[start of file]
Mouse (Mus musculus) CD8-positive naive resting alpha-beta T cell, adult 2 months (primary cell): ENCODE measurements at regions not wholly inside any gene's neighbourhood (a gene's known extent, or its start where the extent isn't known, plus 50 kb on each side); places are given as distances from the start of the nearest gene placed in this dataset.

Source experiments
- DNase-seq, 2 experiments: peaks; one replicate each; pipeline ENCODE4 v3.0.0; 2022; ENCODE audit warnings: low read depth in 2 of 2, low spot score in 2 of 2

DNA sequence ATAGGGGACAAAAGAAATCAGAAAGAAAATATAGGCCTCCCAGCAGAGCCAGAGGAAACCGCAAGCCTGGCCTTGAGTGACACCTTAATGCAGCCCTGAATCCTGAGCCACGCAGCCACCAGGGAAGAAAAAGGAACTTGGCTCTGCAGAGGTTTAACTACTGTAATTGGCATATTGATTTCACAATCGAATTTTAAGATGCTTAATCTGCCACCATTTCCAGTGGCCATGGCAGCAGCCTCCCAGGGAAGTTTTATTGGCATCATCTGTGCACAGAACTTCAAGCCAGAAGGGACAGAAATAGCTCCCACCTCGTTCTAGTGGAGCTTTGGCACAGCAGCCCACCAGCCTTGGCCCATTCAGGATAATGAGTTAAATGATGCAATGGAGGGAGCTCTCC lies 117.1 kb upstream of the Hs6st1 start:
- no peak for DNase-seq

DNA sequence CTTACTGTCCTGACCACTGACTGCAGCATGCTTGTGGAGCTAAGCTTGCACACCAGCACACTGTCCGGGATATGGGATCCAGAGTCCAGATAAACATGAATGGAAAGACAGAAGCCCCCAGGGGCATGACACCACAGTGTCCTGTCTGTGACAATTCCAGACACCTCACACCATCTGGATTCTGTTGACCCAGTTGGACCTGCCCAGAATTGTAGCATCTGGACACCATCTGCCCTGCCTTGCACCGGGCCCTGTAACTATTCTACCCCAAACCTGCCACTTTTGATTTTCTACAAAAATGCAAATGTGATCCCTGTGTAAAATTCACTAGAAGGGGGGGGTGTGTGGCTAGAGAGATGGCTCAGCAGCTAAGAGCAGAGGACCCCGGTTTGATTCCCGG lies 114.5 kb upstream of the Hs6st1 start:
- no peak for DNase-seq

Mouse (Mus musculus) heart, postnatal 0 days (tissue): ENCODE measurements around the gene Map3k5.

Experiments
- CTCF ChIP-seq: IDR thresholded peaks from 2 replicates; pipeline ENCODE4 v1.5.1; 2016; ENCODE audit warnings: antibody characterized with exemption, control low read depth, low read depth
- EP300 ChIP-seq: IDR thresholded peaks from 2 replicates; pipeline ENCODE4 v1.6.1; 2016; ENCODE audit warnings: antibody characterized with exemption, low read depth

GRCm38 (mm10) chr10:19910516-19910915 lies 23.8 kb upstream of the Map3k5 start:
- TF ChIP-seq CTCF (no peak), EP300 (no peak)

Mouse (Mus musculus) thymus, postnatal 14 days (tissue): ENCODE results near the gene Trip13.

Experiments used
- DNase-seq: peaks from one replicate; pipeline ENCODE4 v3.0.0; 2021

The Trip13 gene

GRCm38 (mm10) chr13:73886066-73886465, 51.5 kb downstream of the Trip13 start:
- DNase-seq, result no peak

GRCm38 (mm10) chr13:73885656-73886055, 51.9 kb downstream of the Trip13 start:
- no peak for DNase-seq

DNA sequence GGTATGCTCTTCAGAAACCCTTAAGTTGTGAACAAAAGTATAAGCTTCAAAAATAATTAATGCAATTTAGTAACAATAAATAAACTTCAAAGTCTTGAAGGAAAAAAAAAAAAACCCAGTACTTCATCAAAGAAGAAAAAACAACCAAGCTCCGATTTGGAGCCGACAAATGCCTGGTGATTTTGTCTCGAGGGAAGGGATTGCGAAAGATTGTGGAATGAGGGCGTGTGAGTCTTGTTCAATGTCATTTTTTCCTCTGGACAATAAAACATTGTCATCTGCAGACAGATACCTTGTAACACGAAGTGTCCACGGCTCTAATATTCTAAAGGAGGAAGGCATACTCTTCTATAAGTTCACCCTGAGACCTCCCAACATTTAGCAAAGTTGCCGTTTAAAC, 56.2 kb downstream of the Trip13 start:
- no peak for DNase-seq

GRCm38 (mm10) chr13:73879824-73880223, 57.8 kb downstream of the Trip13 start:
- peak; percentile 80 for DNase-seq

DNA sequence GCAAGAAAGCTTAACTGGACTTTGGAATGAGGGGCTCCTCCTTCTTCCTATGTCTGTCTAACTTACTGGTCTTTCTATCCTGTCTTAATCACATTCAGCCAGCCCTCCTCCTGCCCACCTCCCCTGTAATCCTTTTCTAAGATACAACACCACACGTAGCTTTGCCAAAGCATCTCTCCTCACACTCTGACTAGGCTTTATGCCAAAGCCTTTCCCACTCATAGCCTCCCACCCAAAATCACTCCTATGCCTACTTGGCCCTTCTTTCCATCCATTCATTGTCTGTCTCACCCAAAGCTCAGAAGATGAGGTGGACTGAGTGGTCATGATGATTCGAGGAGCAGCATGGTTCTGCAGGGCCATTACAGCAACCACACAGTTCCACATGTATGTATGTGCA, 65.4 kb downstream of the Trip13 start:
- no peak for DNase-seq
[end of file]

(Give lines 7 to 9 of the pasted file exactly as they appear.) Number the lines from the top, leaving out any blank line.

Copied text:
- no peak for DNase-seq

Mouse (Mus musculus) heart, postnatal 0 days (tissue): ENCODE measurements around the gene Map3k5.

Experiments